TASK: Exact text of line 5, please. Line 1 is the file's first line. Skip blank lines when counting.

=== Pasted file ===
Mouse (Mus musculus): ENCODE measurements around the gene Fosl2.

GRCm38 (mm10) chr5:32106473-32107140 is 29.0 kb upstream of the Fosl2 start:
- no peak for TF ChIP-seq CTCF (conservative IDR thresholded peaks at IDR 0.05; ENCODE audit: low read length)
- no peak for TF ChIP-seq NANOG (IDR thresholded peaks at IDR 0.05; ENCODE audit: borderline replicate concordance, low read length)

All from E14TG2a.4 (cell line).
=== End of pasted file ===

All from E14TG2a.4 (cell line).